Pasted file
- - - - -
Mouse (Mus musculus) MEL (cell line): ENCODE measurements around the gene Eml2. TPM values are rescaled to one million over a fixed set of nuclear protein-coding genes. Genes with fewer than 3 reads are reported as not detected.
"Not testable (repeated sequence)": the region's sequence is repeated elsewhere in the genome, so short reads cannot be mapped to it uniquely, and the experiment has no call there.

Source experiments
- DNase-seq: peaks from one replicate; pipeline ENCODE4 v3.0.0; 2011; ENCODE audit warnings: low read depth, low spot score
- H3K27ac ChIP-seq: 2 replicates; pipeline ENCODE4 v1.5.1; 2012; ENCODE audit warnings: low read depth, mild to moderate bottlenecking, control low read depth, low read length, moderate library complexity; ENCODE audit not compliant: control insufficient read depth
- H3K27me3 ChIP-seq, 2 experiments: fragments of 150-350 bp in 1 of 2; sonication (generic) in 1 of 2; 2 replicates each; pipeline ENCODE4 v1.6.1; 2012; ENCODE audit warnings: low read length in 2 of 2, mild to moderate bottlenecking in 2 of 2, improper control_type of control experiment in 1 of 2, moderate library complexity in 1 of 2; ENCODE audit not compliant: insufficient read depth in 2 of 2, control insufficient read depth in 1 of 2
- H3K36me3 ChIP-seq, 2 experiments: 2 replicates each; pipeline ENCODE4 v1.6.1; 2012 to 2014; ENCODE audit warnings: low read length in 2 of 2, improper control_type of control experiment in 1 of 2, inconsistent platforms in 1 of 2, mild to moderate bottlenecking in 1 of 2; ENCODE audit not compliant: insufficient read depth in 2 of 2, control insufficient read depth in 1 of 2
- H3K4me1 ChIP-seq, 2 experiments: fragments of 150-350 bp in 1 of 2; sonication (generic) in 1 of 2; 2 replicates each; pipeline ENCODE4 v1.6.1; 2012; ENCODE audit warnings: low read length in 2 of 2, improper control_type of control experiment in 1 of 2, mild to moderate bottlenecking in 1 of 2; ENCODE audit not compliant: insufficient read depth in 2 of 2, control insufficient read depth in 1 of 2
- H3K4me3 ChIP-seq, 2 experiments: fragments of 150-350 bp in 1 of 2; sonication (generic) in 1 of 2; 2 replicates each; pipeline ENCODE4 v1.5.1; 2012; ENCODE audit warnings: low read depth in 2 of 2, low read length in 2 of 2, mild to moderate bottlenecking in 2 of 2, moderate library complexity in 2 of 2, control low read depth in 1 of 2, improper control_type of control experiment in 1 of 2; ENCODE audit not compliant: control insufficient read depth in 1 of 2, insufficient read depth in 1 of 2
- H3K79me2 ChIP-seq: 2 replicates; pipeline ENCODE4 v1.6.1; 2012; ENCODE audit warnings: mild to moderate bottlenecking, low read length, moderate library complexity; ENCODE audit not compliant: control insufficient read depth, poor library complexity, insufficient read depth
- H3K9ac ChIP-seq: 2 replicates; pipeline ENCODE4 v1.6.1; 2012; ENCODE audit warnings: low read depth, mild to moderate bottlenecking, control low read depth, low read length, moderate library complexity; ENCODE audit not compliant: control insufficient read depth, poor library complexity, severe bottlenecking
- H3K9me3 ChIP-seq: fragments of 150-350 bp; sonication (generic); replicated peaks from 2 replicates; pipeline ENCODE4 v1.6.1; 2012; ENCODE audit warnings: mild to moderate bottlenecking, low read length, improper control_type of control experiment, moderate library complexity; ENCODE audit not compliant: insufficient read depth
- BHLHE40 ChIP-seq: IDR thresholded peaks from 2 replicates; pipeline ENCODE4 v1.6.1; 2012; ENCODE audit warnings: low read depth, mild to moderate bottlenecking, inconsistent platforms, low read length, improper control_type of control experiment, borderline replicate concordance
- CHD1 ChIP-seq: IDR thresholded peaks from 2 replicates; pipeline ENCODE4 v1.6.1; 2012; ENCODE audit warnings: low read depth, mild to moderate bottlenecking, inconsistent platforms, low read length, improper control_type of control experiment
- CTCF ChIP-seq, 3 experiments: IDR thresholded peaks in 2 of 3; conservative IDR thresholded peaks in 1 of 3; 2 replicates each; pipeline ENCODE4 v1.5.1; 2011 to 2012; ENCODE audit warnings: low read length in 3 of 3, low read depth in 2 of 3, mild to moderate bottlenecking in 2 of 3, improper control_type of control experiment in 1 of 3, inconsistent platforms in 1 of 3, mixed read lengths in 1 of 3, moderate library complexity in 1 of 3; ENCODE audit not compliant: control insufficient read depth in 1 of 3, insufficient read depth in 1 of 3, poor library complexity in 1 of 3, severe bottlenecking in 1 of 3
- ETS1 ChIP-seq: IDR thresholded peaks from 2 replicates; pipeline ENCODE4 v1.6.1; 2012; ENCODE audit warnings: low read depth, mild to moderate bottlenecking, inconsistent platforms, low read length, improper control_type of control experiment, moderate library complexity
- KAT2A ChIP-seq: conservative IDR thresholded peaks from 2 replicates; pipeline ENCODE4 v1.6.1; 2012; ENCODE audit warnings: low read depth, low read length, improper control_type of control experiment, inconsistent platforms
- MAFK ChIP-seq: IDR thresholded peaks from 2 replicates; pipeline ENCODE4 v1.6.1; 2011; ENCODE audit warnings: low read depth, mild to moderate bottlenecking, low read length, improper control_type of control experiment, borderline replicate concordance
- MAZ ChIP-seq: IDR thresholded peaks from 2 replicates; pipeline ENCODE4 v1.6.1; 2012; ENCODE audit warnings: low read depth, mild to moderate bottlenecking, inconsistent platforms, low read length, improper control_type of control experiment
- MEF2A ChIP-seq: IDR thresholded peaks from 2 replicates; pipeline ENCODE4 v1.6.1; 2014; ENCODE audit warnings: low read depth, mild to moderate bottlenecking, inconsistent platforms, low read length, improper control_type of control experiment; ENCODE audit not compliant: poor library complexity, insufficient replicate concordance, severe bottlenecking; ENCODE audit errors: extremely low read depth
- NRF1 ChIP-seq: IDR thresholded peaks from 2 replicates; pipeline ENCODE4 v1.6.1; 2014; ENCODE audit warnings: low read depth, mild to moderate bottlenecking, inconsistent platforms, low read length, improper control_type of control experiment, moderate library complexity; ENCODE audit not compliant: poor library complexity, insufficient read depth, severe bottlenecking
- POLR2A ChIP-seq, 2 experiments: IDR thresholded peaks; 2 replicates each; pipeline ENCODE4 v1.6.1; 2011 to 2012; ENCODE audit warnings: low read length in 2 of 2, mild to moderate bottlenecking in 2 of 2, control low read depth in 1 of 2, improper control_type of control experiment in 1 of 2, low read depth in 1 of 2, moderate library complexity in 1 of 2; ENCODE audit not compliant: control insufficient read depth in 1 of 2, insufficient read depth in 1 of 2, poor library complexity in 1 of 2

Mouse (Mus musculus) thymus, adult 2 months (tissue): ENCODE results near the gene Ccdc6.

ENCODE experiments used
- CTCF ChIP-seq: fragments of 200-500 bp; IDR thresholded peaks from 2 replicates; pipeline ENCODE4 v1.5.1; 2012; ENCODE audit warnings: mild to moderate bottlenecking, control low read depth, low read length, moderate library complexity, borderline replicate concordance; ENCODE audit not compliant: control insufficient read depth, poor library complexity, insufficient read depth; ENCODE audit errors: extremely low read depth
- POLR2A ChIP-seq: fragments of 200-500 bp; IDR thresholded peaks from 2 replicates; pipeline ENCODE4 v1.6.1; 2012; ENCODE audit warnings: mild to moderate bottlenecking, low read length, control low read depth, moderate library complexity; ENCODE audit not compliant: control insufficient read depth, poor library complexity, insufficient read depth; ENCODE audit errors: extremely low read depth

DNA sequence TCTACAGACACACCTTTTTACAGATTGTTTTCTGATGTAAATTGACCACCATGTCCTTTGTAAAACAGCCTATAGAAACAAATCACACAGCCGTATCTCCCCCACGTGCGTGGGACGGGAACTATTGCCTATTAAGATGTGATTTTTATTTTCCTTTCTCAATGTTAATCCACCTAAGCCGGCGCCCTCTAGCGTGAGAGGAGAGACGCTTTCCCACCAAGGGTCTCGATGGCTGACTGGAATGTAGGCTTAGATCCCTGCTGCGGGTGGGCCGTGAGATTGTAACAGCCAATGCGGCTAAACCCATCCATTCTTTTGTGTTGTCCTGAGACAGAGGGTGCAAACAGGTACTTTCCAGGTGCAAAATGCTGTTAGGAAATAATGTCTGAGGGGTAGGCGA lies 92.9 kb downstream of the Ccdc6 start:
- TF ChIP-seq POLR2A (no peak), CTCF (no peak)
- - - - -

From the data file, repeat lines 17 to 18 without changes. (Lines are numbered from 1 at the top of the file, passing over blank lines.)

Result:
- KAT2A ChIP-seq: conservative IDR thresholded peaks from 2 replicates; pipeline ENCODE4 v1.6.1; 2012; ENCODE audit warnings: low read depth, low read length, improper control_type of control experiment, inconsistent platforms
- MAFK ChIP-seq: IDR thresholded peaks from 2 replicates; pipeline ENCODE4 v1.6.1; 2011; ENCODE audit warnings: low read depth, mild to moderate bottlenecking, low read length, improper control_type of control experiment, borderline replicate concordance